West Virginia in combination with our CSAPR FIP need not be revised at 
this time to achieve the established reasonable progress goals for West 
Virginia and other nearby states in light of the status of CAIR through 
2014 and CSAPR starting in 2015. EPA is not reopening the comment 
period on any other aspect of the March 14, 2014 NPR as an adequate 
opportunity to comment on those issues has already been provided. The 
purpose of this supplemental proposal is limited to review of the West 
Virginia progress report in light of the Supreme Court's decision in 
EME Homer City and the D.C. Circuit's recent Order lifting the stay on 
CSAPR. This supplemental proposal reflects EPA's desire for public 
input into how it should proceed in light of those decisions when 
acting on the pending progress report, in particular the requirements 
that the State assess whether the current implementation plan is 
sufficient to ensure that reasonable progress goals are met. 40 CFR 
51.308(g)(6) and (h).\8\

    \8\ EPA previously determined that CSAPR (like CAIR before it) 
was ``better than BART'' because it would achieve greater reasonable 
progress toward the national goal than would source-specific BART. 
77 FR 33642 (June 7, 2012). EPA is not taking comment in this 
supplemental proposal on whether the West Virginia implementation 
plan meets the BART requirements or whether CSAPR is an alternative 
measure to source-specific BART in accordance with 40 CFR 

V. Statutory and Executive Order Reviews

    Under the CAA, the Administrator is required to approve a SIP 
submission that complies with the provisions of the CAA and applicable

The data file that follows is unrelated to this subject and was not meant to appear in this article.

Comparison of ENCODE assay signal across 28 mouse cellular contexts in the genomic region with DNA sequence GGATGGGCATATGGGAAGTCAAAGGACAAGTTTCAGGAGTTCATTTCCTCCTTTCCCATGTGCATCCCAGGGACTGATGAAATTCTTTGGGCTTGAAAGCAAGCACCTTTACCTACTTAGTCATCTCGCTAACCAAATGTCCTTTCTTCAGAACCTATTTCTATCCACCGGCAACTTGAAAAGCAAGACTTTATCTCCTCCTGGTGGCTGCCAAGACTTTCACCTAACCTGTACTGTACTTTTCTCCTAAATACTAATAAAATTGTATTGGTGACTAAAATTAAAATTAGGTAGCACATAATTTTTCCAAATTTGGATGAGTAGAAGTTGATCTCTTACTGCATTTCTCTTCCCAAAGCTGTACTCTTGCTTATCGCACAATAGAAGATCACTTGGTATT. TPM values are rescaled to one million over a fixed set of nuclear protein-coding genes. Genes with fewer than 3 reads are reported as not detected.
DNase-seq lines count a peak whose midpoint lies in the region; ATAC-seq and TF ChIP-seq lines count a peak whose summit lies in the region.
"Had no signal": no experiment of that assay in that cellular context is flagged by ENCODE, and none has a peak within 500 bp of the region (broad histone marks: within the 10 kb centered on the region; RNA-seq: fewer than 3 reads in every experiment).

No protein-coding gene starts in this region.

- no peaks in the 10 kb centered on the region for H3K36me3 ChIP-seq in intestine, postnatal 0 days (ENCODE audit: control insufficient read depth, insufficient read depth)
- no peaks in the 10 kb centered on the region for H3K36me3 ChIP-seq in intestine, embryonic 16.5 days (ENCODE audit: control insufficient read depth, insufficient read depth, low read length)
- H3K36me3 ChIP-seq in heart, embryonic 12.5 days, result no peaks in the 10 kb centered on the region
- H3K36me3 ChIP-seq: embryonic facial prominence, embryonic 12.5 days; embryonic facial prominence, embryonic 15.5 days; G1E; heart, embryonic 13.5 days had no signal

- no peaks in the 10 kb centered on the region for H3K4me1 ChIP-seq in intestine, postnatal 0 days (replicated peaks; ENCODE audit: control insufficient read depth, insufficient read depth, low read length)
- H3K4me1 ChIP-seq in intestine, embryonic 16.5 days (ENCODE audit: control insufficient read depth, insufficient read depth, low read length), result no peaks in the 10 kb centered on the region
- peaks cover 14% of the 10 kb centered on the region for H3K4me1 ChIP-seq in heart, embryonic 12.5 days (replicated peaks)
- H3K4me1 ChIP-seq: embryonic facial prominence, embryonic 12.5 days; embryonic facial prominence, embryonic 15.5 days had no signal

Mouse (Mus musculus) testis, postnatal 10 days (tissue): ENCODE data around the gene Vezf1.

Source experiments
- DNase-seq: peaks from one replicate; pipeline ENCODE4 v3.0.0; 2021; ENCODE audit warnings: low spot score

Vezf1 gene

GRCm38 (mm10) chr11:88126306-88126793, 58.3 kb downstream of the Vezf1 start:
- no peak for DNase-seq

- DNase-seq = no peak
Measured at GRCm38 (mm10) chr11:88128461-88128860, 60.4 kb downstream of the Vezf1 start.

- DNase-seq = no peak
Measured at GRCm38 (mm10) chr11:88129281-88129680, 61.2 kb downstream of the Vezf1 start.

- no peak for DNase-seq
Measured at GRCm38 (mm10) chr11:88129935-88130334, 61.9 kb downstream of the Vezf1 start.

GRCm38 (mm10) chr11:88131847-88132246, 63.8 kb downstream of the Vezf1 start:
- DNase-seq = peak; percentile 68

Federal regulations. 42 U.S.C. 7410(k); 40 CFR 52.02(a). Thus, in 
reviewing SIP submissions, EPA's role is to approve state choices, 
provided that they meet the criteria of the CAA. Accordingly, this 
action merely proposes to approve state law as meeting Federal 
requirements and does not impose additional requirements beyond those 
imposed by state law. For that reason, this proposed action:
     Is not a ``significant regulatory action'' subject to 
review by the Office of Management and Budget under Executive Order 
12866 (58 FR 51735, October 4, 1993);
     Does not impose an information collection burden under the 
provisions of the Paperwork Reduction Act (44 U.S.C. 3501 et seq.);
     Is certified as not having a significant economic impact 
on a substantial number of small entities under the Regulatory 
Flexibility Act (5 U.S.C. 601 et seq.);
     Does not contain any unfunded mandate or significantly or 
uniquely affect small governments, as described in the Unfunded 
Mandates Reform Act of 1995 (Pub. L. 104-4);
     Does not have Federalism implications as specified in 
Executive Order 13132 (64 FR 43255, August 10, 1999);
     Is not an economically significant regulatory action based 
on health or safety risks subject to Executive Order 13045 (62 FR 
19885, April 23, 1997);
     Is not a significant regulatory action subject to 
Executive Order 13211 (66 FR 28355, May 22, 2001);
     Is not subject to requirements of Section 12(d) of the 
National Technology Transfer and Advancement Act of 1995 (15 U.S.C. 272 
note) because this action does not involve technical standards; and
     Does not provide EPA with the discretionary authority to 
address, as appropriate, disproportionate human health or environmental 
effects, using practicable and legally permissible methods, under 
Executive Order 12898 (59 FR 7629, February 16, 1994).
    In addition, this supplemental proposed rule pertaining to West 
Virginia's regional haze progress report does not have tribal 
implications as specified by Executive Order 13175 (65 FR 67249, 
November 9, 2000), because the SIP is not approved to apply in Indian 
country located in the state, and EPA notes that it will not impose 
substantial direct costs on tribal governments or preempt tribal law.

List of Subjects in 40 CFR part 52

    Environmental protection, Air pollution control, Incorporation by 
reference, Intergovernmental relations, Nitrogen oxides, Particulate 
matter, Reporting and recordkeeping requirements, Sulfur dioxide, 
Volatile organic compounds.

    Dated: March 2, 2015.
William C. Early,
Acting Regional Administrator, Region III.
[FR Doc. 2015-05468 Filed 3-9-15; 8:45 am]